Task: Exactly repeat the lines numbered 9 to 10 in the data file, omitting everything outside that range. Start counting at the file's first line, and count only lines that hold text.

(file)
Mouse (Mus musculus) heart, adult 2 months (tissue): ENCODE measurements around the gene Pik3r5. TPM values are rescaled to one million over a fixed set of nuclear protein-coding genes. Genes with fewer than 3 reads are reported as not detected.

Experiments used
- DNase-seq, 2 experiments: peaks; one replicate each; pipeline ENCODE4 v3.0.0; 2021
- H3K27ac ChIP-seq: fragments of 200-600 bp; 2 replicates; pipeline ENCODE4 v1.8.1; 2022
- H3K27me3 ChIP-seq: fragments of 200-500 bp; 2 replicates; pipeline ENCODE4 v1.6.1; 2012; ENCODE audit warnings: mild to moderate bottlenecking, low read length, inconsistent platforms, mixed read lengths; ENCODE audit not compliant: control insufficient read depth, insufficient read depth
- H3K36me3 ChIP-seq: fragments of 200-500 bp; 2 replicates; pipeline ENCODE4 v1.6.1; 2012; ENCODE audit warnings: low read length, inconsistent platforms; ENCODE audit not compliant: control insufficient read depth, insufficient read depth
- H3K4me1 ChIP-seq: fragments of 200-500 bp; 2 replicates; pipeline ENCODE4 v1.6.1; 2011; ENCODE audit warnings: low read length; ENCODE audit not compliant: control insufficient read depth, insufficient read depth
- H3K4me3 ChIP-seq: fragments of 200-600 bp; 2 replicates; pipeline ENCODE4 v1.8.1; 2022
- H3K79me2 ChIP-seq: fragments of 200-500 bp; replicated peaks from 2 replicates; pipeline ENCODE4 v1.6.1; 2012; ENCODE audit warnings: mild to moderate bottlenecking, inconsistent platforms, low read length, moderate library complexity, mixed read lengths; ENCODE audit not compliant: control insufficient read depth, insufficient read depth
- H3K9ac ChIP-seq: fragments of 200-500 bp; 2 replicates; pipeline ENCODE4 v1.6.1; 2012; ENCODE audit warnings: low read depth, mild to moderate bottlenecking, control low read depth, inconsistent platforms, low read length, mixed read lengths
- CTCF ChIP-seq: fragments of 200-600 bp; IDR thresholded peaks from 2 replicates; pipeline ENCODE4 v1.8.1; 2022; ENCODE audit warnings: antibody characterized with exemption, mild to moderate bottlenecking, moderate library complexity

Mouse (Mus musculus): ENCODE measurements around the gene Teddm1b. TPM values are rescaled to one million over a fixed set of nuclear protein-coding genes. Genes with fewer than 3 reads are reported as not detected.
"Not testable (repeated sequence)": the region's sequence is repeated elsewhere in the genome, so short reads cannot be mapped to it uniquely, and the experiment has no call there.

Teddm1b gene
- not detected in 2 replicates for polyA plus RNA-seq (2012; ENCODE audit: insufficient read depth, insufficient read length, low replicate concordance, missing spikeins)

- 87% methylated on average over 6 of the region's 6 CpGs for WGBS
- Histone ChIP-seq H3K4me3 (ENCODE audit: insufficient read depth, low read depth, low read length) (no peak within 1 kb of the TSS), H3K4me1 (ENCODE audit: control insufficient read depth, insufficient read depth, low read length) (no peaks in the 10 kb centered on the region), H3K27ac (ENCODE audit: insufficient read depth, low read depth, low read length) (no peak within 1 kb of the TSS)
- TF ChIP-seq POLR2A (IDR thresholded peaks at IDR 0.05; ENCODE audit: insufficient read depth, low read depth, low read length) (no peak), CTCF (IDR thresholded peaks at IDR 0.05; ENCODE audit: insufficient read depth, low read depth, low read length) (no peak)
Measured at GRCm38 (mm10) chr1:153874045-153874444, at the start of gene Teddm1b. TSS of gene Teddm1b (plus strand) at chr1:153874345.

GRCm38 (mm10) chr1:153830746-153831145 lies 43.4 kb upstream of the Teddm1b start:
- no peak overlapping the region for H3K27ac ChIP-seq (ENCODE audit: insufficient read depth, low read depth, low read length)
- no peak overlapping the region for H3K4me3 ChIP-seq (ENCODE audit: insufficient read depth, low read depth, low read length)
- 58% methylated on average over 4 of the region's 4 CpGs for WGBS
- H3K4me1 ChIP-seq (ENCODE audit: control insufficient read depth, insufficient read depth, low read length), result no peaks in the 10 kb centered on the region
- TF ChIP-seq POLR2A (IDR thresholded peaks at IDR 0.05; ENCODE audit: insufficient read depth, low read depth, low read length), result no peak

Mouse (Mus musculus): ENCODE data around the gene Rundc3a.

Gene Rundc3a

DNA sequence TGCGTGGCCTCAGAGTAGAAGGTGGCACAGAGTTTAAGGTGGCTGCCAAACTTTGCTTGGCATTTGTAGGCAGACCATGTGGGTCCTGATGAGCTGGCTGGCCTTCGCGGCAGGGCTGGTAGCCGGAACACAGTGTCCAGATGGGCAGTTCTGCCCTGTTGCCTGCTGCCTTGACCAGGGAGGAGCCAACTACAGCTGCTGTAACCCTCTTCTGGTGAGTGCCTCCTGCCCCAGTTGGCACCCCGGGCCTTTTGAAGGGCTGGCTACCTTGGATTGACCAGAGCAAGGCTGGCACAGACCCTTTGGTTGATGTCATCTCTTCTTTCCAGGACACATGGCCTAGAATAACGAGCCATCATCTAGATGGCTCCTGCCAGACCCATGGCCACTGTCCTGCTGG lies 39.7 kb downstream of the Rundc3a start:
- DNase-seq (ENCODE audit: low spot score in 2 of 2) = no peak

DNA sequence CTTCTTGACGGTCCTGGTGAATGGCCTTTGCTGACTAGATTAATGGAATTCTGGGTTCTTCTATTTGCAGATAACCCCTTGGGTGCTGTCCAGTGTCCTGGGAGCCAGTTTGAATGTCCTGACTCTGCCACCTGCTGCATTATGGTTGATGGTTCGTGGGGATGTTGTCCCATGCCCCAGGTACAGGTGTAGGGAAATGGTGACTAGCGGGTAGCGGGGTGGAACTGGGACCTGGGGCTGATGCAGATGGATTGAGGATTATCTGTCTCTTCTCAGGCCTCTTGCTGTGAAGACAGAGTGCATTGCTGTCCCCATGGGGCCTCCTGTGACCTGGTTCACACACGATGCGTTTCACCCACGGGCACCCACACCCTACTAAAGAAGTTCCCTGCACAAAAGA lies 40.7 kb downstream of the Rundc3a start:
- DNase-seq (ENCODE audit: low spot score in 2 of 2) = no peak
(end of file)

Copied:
- H3K79me2 ChIP-seq: fragments of 200-500 bp; replicated peaks from 2 replicates; pipeline ENCODE4 v1.6.1; 2012; ENCODE audit warnings: mild to moderate bottlenecking, inconsistent platforms, low read length, moderate library complexity, mixed read lengths; ENCODE audit not compliant: control insufficient read depth, insufficient read depth
- H3K9ac ChIP-seq: fragments of 200-500 bp; 2 replicates; pipeline ENCODE4 v1.6.1; 2012; ENCODE audit warnings: low read depth, mild to moderate bottlenecking, control low read depth, inconsistent platforms, low read length, mixed read lengths